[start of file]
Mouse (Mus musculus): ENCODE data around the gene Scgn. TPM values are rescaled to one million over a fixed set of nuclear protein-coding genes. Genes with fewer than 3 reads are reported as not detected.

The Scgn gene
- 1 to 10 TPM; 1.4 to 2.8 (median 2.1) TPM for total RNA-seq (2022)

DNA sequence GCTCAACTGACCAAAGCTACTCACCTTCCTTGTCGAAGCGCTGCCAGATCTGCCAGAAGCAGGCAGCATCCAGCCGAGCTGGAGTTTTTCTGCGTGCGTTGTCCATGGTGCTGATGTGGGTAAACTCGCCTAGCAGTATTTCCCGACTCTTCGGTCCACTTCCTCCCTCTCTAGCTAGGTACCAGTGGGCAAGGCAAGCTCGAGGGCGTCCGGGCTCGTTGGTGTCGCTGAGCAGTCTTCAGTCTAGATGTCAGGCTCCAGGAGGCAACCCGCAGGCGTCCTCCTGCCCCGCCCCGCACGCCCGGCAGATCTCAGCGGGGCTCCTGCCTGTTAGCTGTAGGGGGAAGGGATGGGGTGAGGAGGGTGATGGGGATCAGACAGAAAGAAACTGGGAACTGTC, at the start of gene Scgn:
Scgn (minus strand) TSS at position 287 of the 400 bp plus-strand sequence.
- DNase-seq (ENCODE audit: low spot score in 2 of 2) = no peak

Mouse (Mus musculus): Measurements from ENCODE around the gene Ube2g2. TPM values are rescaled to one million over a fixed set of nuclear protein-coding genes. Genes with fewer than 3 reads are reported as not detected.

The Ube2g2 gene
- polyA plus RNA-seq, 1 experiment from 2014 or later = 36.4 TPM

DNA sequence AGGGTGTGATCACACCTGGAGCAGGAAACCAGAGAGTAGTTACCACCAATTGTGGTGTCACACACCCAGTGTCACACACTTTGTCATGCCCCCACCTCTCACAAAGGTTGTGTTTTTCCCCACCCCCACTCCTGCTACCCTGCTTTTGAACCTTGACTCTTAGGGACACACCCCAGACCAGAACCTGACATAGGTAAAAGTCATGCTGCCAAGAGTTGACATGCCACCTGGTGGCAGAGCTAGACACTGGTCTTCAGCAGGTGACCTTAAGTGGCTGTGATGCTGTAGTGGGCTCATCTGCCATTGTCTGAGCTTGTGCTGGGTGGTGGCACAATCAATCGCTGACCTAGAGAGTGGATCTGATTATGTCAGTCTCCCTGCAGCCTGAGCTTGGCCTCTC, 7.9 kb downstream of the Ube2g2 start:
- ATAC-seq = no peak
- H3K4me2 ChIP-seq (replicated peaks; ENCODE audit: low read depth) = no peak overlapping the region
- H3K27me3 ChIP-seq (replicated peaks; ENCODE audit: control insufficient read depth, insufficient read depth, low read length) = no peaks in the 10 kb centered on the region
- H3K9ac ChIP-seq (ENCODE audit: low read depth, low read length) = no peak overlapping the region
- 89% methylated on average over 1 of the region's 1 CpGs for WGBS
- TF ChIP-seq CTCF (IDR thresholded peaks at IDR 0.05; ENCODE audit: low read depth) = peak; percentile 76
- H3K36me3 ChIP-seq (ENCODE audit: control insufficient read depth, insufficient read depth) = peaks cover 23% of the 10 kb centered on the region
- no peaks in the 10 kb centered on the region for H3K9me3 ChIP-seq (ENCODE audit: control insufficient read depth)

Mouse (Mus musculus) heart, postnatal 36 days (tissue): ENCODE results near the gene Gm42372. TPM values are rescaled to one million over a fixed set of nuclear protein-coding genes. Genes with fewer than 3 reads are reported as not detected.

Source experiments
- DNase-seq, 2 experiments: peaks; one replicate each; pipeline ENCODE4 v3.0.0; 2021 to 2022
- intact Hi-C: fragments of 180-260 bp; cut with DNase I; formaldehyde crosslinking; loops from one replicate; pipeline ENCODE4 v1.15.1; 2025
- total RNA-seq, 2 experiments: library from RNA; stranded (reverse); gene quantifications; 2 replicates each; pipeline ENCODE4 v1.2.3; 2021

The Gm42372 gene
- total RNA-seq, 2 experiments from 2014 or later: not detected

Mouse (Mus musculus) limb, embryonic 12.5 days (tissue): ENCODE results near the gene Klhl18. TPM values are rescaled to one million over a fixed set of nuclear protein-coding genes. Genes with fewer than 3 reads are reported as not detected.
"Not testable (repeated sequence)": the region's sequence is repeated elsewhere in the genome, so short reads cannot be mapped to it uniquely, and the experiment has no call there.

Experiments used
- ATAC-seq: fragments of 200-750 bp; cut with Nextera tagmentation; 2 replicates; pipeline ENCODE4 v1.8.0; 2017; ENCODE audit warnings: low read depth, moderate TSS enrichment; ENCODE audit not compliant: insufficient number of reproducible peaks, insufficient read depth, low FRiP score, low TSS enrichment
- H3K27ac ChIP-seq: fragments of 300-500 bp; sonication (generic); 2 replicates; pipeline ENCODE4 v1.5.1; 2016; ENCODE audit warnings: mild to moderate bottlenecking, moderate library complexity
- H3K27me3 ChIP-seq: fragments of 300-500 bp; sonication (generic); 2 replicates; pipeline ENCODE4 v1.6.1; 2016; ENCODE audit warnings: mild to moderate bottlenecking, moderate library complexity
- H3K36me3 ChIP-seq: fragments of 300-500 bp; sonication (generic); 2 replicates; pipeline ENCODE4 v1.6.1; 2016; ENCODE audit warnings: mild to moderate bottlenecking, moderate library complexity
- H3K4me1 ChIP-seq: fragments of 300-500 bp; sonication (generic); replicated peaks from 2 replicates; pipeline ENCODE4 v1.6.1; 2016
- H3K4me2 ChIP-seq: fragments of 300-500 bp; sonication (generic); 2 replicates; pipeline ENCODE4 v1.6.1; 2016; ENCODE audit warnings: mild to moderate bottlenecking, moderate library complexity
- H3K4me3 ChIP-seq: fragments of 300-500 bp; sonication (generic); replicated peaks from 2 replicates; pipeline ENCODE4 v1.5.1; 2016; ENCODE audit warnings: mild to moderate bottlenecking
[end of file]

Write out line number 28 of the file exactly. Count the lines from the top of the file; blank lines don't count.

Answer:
Experiments used